In one example, the controller 52 controls operation of the valves 46 and 50 in a pulsating manner to repeatedly open and close the valves during refrigerant transfer so that changes in system pressure occur in a controlled manner that will not cause any interruption in service or otherwise present any possible complications for the system components. In another example, the controller 52 modulates operation of the valves so that a steady, controlled refrigerant flow occurs during any transfer between the system and the storage container 42.

In one example, the storage container 42 comprises a canister that is capable of storing the selected refrigerant and withstanding pressures expected to result from any removal of refrigerant from the system. In one example, the storage container is initially at a vacuum. In another example, the storage container 42 is charged with refrigerant along with the air conditioning system at equilibrium conditions. In this example, when all the pressures are equalized, the refrigerant inside the storage container 42 is at the same pressure as the refrigerant in the system.

In another example, the storage container 42 is selectively charged higher or lower than the system equilibrium pressure. Those skilled in the art who have the benefit of this description will be able to select an appropriate initial charge amount within the storage container 42 to meet the needs of their particular situation.

During normal system operation, the low pressure side of the system typically will have a pressure that is below the refrigerant pressure within the storage container 42. The high pressure side of the air conditioning system typically will have a pressure that is above the refrigerant pressure within the storage container 42. These pressure differentials facilitate easy transfer of refrigerant between the storage container 42 and the air conditioning system as discussed above.

FIG. 2 illustrates an alternative embodiment compared to that shown in FIG. 1. In this example, individual storage portions 42A and 42B are associated with the high pressure side and low pressure side of the air conditioning system. In this example, the two storage containers 42A and 42B are selectively coupled together using a valve 59 that is controlled by the controller 52 to allow for refrigerant transfer between them as may be desired.

FIG. 3 schematically illustrates another feature of an example embodiment of this invention. In FIG. 3, the storage container 42 has a pressure regulating device 60 associated with it. The controller 52 controls operation of the pressure regulating device 60 to control refrigerant pressure within the container 42. In one example, the pressure regulating device includes an electric heating element that can be used to increase the temperature of the refrigerant within the storage container 42, which results in an increased pressure within the storage container 42. Such a pressure regulating device allows for controlling pressure within the storage container in a manner that facilitates transfer of refrigerant between the air conditioning system and the storage container to meet the needs of a particular situation.

The example embodiments of this invention allow for optimizing the amount of refrigerant in the air conditioning system and the overall system operation for a variety of environmental and operational conditions. Whenever a difference between the current system pressure and a desired pressure based upon the observed operating conditions is outside of a selected tolerance band, the amount of refrigerant in the system can be adjusted by transferring refrigerant between the storage container 42 and the selected side of the system. In one example, the tolerance band accounts for variations in transducer accuracy, transducer installations, the air conditioning system components and possible assembly for manufacturing variations. Those skilled in the art who have the benefit of this description will realize what factors are to be taken into consideration when developing an appropriate control scheme that dictates when refrigerant is transferred between the air conditioning system and the storage container.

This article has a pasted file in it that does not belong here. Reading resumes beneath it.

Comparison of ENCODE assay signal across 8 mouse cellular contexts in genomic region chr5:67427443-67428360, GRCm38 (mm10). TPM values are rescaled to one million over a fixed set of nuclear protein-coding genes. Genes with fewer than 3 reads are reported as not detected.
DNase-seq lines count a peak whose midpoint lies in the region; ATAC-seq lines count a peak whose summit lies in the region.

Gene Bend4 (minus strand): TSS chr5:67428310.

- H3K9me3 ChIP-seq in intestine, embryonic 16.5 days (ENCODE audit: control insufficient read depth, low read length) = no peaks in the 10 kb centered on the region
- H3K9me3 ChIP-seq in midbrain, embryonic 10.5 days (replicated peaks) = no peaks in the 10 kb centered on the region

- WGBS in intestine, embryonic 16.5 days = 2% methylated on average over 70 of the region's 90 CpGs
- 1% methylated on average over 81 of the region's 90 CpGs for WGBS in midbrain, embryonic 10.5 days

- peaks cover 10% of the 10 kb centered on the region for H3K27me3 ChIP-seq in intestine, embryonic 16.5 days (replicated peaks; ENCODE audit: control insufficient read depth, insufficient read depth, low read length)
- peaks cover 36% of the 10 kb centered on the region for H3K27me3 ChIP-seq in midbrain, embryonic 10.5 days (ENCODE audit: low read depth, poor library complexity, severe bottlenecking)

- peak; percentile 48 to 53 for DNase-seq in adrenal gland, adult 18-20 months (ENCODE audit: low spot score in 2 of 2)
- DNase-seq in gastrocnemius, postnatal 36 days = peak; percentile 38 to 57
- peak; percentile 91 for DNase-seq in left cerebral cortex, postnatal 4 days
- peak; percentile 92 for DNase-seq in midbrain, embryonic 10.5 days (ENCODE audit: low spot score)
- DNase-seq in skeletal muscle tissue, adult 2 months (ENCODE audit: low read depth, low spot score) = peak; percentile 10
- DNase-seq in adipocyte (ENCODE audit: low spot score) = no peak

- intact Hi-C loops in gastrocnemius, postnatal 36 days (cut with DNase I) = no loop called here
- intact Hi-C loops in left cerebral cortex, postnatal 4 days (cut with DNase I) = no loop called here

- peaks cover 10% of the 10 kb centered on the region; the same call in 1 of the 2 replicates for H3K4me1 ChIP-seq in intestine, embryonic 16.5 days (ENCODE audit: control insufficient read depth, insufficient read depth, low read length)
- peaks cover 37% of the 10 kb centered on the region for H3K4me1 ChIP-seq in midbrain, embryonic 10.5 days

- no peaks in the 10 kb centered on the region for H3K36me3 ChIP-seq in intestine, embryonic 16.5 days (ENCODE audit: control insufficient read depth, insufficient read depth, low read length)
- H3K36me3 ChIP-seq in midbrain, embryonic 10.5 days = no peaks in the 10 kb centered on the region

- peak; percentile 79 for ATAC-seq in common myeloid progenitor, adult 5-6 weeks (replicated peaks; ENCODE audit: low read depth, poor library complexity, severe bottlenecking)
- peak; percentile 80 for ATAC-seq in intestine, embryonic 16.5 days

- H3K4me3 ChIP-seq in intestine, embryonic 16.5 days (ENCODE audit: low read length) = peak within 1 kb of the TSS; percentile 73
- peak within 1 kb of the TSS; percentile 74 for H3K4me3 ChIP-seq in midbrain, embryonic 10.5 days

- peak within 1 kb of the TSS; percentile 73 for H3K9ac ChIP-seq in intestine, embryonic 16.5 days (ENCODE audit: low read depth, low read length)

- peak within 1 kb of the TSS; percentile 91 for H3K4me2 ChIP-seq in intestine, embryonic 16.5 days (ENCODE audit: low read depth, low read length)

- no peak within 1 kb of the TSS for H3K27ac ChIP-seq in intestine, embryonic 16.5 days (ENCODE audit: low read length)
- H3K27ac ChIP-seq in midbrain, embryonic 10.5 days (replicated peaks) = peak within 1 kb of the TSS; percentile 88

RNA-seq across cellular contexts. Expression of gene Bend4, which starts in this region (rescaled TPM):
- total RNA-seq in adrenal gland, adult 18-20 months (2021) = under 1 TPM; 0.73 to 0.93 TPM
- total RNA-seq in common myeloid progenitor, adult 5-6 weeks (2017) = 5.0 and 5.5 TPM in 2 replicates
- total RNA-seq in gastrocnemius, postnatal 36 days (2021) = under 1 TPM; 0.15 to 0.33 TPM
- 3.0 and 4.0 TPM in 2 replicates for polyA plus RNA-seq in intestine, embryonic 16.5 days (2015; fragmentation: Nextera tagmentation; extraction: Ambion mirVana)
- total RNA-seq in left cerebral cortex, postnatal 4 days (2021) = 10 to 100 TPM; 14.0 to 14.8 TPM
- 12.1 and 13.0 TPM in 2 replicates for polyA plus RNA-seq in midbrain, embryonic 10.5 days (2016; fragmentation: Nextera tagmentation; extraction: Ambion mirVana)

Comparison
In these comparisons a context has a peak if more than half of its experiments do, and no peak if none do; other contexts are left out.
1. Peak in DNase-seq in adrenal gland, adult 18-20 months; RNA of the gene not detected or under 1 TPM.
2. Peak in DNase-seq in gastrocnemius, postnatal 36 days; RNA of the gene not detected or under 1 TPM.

The preceding description is exemplary rather than limiting in nature. Variations and modifications to the disclosed examples may become apparent to those skilled in the art that do not necessarily depart from the essence of this invention. The scope of legal protection given to this invention can only be determined by studying the following claims.

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Referenced by
Citing PatentFiling datePublication dateApplicantTitle
US8899056 *May 29, 2008Dec 2, 2014Daikin Industries, Ltd.Air conditioner
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Classifications
U.S. Classification62/149, 62/292, 62/174
International ClassificationF25B41/00, F25B45/00
Cooperative ClassificationF25B2600/2523, F25B45/00, F25B2700/21163, F25B2700/195, F25B2700/2106, F25B2600/05
European ClassificationF25B45/00
Legal Events
DateCodeEventDescription
Nov 7, 2003ASAssignment
Owner name: CARRIER CORPORATION, NEW YORK
Free format text: ASSIGNMENT OF ASSIGNORS INTEREST;ASSIGNORS:LIFSON, ALEXANDER;TARAS, MICHAEL F.;DOBMEIER, THOMAS J.;REEL/FRAME:014689/0135
Effective date: 20031103
Aug 21, 2009FPAYFee payment
Year of fee payment: 4
Mar 14, 2013FPAYFee payment
Year of fee payment: 8